Diving can be an intimidating task for beginner goalkeepers but it also remains one of the most important skills to learn in order to be great in the position. It’s because of this that many coaches will try to get players participating in goalkeeper diving drills as soon as possible, starting with low dives.
How? Create a small, two metre-wide goal on the pitch using two cones and have the goalkeeper stand next to one of the cones in a ‘ready’ position. This means having their knees bent, centre of gravity low and arms ready by their sides. From here, have the coach or another player feed the ball to the opposite cone, which the keeper must make a low dive to save. This should be repeated for a set, before repeating the drill with the keeper starting from the other cone. In order to keep this drill safe for beginners, the coach or session leader should ensure that all players keep their dives as low to the ground as possible to keep impact to a minimum. Each participant should also be dressed in a padded goalkeeper jersey to ensure additional protection in landing.
Agility and speed are two of the most important skills in a goalkeeper's arsenal, and both are needed when learning how to shift weight quickly. Without this ability, a goalkeeper can’t reposition themselves into the perfect position to make a dive, jump or catch, so spending time on goalkeeper footwork drills that shift weight from one leg to the other in quick succession is worth working into any training plan.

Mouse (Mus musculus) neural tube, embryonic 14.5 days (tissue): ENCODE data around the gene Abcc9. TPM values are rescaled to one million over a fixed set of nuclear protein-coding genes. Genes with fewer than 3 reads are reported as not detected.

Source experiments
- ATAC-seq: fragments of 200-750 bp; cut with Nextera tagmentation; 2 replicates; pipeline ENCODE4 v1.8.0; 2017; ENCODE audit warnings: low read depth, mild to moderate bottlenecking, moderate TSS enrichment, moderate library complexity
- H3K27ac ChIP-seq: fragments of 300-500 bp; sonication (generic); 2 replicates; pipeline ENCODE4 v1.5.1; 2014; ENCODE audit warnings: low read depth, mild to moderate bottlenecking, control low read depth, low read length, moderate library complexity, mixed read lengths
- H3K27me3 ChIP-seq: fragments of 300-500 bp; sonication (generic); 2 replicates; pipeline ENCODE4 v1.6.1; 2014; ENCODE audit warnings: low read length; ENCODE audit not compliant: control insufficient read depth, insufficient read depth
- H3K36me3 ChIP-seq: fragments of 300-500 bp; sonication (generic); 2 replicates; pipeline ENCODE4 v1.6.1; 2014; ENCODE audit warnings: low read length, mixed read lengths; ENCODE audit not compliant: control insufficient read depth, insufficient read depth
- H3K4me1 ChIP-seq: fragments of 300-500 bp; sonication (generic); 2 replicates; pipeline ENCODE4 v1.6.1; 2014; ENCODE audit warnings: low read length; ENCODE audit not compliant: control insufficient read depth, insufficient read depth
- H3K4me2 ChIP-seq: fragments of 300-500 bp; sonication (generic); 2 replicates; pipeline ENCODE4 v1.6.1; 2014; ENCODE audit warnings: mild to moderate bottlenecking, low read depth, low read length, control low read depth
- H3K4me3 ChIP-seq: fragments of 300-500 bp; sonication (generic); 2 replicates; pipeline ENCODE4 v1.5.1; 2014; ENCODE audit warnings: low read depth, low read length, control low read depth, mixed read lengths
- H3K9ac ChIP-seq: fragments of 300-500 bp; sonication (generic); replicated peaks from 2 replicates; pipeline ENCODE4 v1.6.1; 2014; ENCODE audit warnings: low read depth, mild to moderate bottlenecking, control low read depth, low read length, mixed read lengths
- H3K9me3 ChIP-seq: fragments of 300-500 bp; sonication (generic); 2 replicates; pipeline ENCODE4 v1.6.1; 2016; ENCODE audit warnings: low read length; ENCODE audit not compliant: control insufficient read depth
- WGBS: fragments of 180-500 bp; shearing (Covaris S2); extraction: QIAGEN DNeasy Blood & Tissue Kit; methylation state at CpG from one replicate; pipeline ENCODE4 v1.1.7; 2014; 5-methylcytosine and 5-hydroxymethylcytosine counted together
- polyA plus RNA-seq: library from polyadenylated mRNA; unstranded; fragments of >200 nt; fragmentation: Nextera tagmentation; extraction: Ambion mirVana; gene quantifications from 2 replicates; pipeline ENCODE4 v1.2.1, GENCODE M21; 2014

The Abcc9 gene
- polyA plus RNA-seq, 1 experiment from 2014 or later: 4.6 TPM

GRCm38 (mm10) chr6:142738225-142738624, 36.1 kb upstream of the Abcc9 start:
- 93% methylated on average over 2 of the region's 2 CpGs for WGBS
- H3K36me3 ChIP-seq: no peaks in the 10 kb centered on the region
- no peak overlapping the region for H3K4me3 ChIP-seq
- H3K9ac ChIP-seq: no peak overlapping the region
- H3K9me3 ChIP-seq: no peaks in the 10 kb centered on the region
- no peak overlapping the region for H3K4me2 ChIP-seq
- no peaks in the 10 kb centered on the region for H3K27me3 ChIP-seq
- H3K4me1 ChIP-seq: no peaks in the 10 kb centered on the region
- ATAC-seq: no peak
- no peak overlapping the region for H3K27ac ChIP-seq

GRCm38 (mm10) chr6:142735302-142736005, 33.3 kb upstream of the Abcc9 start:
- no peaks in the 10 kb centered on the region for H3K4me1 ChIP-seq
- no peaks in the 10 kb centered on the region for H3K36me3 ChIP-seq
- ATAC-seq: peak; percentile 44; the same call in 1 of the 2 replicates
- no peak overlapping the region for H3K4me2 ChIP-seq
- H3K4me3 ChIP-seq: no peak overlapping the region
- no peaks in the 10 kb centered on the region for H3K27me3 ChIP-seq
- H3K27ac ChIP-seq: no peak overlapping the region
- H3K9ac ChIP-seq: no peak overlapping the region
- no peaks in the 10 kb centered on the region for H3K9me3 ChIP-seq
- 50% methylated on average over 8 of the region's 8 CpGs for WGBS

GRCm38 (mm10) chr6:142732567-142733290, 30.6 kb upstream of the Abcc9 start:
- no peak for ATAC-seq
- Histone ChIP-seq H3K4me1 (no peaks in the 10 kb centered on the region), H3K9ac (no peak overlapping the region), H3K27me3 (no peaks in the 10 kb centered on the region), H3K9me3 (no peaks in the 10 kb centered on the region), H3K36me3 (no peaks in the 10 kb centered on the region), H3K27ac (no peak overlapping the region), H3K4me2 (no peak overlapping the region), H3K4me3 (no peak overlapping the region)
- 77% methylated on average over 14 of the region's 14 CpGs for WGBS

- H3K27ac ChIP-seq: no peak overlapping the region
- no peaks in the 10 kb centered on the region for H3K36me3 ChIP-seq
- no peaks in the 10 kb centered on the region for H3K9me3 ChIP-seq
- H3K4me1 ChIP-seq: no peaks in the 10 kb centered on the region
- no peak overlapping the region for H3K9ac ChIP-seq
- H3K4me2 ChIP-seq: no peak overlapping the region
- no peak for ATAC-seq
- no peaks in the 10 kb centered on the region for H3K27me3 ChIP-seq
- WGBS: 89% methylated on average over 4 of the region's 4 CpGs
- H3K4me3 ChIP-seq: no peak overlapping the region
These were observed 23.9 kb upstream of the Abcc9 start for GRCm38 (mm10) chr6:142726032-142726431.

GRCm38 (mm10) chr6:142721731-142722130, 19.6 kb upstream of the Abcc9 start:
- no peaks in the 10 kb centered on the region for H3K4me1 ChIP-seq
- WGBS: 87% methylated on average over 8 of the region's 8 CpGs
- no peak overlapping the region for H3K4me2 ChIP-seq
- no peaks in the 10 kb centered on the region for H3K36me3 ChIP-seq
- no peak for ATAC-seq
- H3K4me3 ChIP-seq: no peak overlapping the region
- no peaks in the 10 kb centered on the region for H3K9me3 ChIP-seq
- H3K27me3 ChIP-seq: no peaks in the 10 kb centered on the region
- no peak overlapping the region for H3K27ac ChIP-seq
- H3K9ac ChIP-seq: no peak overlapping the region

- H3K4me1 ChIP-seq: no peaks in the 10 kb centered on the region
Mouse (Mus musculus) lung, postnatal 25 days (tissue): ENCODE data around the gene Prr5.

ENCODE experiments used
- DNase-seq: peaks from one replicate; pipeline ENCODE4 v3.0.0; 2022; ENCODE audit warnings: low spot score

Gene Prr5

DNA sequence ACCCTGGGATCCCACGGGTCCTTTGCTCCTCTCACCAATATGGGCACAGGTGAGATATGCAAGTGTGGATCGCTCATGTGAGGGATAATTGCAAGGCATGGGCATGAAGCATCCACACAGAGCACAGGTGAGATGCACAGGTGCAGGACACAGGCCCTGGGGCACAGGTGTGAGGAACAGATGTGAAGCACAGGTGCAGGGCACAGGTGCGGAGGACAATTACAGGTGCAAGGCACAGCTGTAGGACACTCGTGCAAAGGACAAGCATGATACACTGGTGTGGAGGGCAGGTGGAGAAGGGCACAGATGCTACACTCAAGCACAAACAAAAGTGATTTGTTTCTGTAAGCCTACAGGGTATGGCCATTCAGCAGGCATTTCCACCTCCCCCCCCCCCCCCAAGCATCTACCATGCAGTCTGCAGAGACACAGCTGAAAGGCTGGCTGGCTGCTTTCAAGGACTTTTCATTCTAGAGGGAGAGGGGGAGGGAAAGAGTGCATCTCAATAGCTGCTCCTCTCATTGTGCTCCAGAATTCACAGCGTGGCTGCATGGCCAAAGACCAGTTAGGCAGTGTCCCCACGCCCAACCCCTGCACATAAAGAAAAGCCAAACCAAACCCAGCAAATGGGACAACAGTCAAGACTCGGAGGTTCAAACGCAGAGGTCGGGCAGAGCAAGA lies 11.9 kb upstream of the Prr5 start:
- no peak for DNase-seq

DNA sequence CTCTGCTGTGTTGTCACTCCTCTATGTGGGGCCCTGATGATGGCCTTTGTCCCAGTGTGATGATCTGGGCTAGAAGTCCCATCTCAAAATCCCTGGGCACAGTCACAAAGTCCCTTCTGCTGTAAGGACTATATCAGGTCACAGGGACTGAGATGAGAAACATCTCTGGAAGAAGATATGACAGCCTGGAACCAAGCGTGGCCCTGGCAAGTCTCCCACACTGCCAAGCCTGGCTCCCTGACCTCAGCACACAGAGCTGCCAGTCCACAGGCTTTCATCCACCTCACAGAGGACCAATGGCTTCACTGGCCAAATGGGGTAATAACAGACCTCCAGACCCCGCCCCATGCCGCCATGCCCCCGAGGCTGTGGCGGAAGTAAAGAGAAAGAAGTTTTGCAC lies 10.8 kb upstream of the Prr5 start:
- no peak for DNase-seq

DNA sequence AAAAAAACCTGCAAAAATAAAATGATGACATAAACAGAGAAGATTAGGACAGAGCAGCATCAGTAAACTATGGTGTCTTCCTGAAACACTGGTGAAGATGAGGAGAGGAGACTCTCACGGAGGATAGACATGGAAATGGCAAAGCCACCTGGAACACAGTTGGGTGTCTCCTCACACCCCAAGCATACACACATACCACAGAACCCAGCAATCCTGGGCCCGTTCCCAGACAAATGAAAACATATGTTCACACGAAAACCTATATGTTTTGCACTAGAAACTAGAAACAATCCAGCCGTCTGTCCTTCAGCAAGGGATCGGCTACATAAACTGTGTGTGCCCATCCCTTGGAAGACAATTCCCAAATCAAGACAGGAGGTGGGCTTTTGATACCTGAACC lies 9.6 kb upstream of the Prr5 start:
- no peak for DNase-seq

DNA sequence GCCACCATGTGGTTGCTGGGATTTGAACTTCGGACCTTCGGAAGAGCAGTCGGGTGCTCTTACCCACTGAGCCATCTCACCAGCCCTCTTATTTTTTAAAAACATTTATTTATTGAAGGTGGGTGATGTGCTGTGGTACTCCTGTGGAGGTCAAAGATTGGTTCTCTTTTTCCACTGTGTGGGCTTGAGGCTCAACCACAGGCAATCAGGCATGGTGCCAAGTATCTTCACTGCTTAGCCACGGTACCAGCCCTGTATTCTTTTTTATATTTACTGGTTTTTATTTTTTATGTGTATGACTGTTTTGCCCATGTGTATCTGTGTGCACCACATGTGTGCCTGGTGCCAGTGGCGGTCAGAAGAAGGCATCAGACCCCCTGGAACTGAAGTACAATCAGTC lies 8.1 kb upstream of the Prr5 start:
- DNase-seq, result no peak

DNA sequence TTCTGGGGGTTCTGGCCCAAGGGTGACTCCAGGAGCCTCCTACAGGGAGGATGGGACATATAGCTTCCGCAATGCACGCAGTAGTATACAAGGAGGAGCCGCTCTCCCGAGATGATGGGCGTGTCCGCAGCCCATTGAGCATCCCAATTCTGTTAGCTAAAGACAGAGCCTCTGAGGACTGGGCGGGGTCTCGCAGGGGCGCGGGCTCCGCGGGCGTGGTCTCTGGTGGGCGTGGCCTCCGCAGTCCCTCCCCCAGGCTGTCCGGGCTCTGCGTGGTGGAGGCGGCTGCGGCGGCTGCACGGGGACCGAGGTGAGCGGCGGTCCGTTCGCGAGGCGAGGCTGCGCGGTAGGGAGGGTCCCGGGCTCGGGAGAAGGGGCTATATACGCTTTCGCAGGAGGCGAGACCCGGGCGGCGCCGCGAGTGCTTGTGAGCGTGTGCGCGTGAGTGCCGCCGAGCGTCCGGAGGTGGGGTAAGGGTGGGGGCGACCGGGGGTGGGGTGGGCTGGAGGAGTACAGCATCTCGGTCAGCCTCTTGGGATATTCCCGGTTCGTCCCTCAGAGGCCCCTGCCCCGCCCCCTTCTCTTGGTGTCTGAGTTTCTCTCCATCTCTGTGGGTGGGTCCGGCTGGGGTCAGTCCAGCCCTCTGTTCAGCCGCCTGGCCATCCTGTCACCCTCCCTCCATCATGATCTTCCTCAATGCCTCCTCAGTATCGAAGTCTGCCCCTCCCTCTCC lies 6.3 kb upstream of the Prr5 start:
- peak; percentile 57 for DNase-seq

How? To set up for this goalkeeper drill, recreate the two metre-wide cone goal from the diving drill and add a course of six cones in a line leading up to it. Starting at the back of the line, the keeper must weave their way through the cones quickly, always facing forward and keeping their knees slightly bent to allow them to shift their weight more easily. Once they make it to the goal, they must catch the ball thrown to them by their coach or partner.
A combination of popular goalkeeper reaction drills and essential catching practices, goalkeeper handling drills help to prepare keepers for the speed, dexterity and coordination that every game will demand of them.
How? Keeping the standard two-metre cone goal from the diving and footwork drills, position the goalkeeper in the centre and partner them up with another player. Using a small to medium sized ball, have the teammate throw the ball within the keepers reach, and have them catch the ball in one hand before passing it back to the thrower. Once returned, the thrower must repeat the process, with the goalkeeper having to catch the ball with the other hand. This alternating forces the keeper to focus more on their coordination and footwork as they move quickly to position their catching hand correctly for receiving the ball.
Whether you’re new to the sport or have played for years, prepare for your next goalkeeper training session by browsing through our range of keeper kits and training wear online. From performance-enhancing goalkeeper training kits to comfortable and flexible training jerseys suitable for the whole squad, find everything you need for your next practice session at Avec Sport.